Despite a limited supply of organs, only 1 in 3 potential donor hearts is accepted for transplantation. Elevated donor troponin levels have generally been considered a contraindication to heart transplantation; however, the data supporting this practice are limited.Methods and Results—
We identified 10 943 adult (≥18 years) heart transplant recipients in the United Network of Organ Sharing (UNOS) database with preserved donor left ventricular ejection fraction (≥50%) and where peak donor troponin I values were available. When analyzed as a continuous variable, there was no association between peak donor troponin levels and recipient mortality up to 1 year follow-up in unadjusted (hazards ratio, 0.999; 95% confidence interval, 0.997–1.002; P=0.856) and adjusted Cox models (hazards ratio, 1.000; 95% confidence interval, 0.997–1.002; P=0.950). Next, we divided the entire cohort into 3 groups based on donor troponin I values: <1 ng/mL (n=7812), 1 to 10 ng/mL (n=2770), and >10 ng/mL (n=361). Using unadjusted and adjusted Cox models and Kaplan–Meier analysis, there was no significant difference in recipient mortality at 30 days, 1 year, 3 years, or 5 years between the 3 groups. Similarly, cardiac allograft vasculopathy up to 5 years and primary graft failure up to 30 days of follow-up post transplant did not differ between the 3 donor troponin groups. The median length of hospital stay post transplant was also similar across groups.Conclusions—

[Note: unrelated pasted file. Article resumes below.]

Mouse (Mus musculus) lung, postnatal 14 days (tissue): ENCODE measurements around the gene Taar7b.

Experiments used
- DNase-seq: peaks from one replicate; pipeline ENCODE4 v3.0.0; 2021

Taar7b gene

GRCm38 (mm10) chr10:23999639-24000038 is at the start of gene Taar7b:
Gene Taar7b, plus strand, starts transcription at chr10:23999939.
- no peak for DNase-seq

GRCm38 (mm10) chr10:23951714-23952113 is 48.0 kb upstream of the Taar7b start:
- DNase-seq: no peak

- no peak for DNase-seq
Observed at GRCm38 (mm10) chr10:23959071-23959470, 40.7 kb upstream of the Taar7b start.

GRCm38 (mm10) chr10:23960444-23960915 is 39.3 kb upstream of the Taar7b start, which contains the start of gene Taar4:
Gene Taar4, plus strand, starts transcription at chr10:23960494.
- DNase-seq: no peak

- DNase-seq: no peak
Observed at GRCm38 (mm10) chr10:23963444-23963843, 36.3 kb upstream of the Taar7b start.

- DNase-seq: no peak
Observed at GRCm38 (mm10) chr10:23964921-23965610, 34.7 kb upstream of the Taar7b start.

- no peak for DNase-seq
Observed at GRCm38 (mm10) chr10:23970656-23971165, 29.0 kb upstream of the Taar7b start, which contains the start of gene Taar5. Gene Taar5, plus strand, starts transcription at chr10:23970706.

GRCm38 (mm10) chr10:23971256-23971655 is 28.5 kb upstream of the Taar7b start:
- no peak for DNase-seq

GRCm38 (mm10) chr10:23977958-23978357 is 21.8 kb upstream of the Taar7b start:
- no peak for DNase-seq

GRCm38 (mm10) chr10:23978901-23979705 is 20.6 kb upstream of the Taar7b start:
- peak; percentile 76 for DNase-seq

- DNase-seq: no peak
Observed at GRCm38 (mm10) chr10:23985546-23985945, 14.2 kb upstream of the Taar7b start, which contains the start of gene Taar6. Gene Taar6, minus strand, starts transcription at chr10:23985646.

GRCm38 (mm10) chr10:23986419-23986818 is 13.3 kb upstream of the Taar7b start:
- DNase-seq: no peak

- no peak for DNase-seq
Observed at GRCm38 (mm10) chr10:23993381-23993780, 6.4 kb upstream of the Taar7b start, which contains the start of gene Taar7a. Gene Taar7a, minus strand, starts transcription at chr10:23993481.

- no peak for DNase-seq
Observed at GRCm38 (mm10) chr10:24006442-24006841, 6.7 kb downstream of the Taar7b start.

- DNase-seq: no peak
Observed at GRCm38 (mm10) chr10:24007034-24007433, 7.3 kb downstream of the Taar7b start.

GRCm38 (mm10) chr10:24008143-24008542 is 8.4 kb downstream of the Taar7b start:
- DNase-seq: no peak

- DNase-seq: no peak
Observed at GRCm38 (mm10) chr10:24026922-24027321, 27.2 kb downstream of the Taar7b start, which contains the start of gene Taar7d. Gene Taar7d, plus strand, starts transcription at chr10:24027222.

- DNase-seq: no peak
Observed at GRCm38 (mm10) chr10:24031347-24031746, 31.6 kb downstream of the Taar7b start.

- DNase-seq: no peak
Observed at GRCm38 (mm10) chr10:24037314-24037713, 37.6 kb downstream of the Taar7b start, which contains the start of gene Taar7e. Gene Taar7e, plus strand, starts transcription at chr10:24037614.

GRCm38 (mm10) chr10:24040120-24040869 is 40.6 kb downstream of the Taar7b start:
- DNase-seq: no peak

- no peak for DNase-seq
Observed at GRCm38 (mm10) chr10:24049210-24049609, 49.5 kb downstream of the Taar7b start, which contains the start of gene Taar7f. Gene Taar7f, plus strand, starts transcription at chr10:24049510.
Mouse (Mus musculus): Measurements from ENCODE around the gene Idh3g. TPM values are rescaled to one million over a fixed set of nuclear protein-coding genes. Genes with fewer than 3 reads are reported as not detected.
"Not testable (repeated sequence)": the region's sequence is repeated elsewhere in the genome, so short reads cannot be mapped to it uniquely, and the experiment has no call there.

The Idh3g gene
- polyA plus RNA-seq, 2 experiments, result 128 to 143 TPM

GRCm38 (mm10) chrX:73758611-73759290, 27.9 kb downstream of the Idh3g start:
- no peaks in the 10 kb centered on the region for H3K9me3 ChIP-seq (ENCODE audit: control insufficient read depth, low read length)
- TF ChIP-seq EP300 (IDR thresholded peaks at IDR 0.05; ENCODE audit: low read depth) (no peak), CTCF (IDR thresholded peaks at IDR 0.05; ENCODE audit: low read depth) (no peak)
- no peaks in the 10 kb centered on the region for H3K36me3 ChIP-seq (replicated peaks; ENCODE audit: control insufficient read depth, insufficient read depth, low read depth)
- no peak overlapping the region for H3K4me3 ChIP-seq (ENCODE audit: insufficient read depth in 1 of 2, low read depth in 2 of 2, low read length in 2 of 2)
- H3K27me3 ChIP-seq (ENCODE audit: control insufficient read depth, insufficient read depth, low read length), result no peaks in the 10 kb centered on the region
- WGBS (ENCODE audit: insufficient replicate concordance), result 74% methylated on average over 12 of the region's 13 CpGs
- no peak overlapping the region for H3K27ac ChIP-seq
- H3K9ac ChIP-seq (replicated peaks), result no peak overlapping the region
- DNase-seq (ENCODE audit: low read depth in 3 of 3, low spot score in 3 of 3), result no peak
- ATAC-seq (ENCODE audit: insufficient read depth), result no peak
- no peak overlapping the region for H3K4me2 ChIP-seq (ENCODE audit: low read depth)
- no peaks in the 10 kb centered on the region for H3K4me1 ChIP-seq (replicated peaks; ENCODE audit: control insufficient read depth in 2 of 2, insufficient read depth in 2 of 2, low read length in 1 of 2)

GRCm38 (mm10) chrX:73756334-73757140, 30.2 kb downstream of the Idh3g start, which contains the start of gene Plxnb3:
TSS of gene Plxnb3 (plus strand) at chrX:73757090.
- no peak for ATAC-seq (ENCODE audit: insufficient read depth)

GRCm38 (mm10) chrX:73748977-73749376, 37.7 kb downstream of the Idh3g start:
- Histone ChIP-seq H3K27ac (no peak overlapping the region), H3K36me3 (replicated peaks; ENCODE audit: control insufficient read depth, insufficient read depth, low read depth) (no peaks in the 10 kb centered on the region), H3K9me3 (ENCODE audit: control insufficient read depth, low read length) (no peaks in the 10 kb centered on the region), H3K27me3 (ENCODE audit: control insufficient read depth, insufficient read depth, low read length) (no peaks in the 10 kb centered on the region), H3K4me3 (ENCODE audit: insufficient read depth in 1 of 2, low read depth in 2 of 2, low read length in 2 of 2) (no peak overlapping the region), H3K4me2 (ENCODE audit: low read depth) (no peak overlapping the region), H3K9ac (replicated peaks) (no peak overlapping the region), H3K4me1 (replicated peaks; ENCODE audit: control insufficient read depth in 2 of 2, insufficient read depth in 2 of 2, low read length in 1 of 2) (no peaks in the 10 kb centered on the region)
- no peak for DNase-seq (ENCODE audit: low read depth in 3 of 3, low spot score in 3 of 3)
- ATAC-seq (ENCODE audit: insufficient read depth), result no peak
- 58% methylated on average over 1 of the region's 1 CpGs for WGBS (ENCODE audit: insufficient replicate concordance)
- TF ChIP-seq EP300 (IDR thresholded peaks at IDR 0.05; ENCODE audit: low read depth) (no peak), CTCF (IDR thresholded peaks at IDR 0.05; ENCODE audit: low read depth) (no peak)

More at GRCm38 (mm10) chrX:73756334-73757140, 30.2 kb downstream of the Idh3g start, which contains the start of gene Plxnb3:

Elevated donor troponin I levels in the setting of preserved left ventricular ejection fraction were not associated with intermediate-term mortality, cardiac allograft vasculopathy, or primary graft failure rates in hearts accepted for transplantation. This finding could help expand the donor pool.